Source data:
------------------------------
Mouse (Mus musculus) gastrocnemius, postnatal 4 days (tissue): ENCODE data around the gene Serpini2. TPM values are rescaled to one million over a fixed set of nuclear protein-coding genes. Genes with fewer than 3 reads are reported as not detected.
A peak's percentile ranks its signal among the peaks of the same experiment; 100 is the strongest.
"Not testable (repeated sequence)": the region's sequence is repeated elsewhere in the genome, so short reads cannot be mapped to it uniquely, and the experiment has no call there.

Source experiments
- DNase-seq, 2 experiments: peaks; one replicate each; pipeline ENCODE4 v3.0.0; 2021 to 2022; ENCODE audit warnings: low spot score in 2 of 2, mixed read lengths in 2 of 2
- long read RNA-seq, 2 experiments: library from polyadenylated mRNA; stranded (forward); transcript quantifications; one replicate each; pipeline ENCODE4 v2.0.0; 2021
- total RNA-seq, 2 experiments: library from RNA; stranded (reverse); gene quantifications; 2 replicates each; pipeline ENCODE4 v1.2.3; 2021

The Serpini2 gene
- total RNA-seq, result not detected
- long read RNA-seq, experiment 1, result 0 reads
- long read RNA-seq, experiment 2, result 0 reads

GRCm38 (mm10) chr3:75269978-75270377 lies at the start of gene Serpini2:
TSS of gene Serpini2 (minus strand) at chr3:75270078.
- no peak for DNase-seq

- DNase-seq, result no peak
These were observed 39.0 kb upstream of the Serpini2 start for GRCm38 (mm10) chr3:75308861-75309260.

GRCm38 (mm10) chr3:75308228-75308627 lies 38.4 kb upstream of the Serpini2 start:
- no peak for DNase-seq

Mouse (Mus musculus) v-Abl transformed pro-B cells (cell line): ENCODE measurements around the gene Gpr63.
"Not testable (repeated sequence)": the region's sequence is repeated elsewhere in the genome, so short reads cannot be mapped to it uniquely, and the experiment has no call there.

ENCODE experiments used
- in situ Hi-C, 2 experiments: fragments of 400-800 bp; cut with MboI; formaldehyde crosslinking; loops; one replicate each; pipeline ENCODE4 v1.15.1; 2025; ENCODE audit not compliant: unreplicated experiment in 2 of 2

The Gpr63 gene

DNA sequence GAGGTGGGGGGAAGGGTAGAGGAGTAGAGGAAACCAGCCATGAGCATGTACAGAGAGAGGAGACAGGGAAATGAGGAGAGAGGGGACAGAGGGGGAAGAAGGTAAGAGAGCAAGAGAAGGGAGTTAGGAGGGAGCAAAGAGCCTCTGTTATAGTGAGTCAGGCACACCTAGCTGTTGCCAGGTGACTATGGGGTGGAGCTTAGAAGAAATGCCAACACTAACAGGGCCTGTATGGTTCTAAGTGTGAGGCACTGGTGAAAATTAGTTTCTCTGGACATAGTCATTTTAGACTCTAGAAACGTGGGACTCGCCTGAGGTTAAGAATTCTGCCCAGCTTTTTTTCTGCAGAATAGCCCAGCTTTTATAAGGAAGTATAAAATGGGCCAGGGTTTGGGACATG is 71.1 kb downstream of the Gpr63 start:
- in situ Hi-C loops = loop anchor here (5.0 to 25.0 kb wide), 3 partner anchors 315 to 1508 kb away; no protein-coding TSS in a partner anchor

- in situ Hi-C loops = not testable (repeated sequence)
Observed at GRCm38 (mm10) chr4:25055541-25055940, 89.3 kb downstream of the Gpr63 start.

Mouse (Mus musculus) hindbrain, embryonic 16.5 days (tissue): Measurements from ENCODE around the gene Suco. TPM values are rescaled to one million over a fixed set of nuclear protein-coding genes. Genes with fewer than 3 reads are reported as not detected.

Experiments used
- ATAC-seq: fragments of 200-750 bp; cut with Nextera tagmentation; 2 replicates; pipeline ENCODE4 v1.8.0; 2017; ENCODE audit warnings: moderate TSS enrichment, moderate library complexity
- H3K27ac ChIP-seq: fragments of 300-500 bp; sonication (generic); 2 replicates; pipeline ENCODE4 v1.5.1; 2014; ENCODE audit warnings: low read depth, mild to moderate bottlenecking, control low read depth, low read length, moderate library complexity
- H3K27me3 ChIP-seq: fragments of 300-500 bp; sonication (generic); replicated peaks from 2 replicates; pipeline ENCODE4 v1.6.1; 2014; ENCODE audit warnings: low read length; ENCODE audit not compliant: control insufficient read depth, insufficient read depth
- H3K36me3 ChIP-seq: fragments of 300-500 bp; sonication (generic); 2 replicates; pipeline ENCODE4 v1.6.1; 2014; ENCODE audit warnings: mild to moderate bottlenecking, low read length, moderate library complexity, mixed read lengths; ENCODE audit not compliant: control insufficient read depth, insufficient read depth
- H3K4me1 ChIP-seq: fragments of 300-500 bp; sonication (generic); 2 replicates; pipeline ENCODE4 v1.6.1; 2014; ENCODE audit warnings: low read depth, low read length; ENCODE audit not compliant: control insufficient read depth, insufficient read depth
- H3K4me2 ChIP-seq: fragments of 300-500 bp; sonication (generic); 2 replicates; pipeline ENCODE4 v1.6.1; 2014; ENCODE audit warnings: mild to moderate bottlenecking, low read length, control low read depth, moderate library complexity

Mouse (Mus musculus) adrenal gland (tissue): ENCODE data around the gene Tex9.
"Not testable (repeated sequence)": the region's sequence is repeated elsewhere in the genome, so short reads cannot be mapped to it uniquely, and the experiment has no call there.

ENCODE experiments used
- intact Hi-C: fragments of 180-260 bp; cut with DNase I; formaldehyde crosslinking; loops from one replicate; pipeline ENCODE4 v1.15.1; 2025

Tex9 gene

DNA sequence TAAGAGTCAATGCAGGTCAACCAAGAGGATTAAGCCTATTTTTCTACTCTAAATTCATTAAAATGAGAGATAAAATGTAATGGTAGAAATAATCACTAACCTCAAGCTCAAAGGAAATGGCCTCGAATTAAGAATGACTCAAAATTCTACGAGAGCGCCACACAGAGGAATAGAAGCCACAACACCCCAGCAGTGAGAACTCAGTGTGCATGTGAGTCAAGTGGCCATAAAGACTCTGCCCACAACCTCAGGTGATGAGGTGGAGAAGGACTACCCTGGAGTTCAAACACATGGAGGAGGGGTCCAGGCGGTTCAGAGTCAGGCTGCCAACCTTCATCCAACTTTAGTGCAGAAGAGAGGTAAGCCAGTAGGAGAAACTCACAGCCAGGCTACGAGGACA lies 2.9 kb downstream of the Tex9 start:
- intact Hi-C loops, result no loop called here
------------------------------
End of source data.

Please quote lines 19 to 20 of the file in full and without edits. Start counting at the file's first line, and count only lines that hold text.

Mouse (Mus musculus) v-Abl transformed pro-B cells (cell line): ENCODE measurements around the gene Gpr63.
"Not testable (repeated sequence)": the region's sequence is repeated elsewhere in the genome, so short reads cannot be mapped to it uniquely, and the experiment has no call there.